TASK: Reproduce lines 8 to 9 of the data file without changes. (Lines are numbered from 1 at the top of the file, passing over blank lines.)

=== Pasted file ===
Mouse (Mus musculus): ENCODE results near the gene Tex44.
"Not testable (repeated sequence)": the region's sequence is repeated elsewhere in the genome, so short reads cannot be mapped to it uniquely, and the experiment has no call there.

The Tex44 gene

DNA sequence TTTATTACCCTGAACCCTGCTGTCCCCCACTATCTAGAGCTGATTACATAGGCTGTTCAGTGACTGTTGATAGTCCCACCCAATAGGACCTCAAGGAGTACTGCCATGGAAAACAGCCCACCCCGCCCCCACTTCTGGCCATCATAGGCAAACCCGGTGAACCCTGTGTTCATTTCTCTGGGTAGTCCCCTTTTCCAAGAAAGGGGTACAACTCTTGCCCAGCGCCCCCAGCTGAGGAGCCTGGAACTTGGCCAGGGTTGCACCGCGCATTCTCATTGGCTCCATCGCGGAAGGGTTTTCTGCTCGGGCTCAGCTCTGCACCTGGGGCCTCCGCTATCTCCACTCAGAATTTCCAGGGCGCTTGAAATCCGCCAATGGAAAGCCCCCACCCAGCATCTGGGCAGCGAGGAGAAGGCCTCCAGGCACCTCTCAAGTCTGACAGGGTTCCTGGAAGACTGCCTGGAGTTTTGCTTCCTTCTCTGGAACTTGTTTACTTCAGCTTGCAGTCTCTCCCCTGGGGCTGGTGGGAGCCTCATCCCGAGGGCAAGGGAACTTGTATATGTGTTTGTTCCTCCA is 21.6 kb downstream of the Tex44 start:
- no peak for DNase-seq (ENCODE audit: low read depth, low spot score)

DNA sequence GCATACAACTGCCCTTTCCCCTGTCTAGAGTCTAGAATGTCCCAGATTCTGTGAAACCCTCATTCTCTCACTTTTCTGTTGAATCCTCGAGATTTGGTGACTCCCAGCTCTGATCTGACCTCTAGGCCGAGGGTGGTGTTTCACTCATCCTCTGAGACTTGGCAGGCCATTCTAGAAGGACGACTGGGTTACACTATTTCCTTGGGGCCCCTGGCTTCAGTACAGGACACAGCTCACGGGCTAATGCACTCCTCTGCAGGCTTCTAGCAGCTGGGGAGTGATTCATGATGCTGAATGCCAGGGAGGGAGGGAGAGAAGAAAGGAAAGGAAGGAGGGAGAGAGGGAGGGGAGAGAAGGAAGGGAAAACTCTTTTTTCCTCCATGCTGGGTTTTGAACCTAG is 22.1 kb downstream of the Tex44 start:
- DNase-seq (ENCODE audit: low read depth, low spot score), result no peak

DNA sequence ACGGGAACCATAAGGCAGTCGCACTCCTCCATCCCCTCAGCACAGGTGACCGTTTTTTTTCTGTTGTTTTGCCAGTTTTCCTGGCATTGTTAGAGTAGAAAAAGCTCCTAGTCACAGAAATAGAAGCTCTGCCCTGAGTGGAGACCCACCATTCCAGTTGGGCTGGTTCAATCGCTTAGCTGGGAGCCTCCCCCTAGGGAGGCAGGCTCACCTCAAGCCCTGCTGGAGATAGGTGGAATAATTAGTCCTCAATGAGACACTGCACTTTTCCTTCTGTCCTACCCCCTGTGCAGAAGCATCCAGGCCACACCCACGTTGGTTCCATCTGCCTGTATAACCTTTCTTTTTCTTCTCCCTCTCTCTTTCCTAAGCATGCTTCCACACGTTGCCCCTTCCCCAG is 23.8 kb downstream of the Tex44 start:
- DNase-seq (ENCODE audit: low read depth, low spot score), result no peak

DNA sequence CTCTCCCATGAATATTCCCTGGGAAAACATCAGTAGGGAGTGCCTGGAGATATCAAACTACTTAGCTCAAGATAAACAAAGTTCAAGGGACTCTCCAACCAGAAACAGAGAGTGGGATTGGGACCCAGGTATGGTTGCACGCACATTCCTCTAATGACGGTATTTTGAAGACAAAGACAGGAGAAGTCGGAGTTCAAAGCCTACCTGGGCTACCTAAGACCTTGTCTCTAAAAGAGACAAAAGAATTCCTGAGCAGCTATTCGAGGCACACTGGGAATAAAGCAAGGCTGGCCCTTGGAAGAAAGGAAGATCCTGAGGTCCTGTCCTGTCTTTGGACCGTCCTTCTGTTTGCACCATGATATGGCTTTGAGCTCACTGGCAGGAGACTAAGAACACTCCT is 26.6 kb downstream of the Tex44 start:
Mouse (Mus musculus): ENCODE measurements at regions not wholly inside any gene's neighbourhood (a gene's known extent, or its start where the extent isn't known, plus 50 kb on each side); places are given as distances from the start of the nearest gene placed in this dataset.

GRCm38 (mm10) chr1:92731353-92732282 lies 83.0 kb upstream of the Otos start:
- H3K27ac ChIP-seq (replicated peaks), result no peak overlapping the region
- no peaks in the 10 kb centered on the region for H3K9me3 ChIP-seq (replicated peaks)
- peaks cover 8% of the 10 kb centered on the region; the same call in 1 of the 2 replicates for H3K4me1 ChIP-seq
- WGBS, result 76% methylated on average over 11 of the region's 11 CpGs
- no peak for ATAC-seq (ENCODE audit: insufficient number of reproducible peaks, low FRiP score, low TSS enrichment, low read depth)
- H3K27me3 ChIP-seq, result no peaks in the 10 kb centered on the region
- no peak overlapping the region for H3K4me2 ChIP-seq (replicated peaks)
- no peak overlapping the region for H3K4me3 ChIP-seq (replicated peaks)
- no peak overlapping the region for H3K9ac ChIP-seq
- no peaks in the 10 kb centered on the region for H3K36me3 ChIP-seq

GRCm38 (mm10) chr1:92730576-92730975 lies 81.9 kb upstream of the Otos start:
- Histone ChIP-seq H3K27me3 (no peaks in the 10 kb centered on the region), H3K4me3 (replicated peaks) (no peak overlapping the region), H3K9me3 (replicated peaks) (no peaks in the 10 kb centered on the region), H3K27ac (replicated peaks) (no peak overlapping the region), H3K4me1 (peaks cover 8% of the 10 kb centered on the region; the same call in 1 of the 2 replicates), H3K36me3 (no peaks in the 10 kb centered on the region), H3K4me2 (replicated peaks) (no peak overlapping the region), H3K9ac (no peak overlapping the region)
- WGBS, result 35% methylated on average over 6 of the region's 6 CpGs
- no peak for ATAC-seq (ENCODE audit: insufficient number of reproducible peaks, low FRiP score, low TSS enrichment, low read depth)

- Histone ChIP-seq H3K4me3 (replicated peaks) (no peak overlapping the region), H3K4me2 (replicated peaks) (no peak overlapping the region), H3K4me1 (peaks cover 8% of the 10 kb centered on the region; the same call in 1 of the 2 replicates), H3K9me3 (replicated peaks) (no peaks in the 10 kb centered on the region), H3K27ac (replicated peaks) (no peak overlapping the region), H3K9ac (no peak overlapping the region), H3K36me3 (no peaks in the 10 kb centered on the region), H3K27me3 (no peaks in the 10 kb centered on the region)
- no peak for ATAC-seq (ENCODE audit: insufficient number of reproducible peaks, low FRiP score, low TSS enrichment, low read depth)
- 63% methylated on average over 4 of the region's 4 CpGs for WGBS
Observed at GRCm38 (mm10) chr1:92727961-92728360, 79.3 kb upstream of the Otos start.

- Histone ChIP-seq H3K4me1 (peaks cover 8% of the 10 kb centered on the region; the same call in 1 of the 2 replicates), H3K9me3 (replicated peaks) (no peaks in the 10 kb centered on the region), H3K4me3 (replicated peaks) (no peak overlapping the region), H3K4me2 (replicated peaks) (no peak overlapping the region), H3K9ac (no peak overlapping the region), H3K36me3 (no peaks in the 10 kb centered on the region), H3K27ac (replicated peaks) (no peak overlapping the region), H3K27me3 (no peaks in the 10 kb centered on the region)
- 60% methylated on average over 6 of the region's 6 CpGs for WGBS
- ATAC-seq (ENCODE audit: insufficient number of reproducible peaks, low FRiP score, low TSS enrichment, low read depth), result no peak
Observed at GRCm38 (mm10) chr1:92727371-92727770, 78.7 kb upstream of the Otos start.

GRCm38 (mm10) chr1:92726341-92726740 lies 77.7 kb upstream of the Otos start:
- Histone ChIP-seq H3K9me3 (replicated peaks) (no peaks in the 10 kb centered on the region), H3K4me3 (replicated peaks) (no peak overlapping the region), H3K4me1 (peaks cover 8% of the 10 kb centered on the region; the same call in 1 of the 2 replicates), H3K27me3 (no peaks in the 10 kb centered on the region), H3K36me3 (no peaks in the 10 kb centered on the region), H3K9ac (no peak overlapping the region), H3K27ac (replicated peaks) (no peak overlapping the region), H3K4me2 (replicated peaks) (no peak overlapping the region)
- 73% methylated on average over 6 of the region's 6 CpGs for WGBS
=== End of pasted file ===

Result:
DNA sequence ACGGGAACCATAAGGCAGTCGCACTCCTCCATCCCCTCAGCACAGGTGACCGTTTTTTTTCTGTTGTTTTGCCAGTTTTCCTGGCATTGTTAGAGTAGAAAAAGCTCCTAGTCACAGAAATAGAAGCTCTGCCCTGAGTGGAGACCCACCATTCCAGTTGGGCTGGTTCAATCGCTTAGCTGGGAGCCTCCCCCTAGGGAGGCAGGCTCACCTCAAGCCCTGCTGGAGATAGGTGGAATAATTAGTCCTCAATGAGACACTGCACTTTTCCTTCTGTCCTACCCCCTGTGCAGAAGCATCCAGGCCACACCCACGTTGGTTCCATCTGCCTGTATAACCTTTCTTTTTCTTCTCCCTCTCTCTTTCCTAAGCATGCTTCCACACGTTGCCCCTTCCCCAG is 23.8 kb downstream of the Tex44 start:
- DNase-seq (ENCODE audit: low read depth, low spot score), result no peak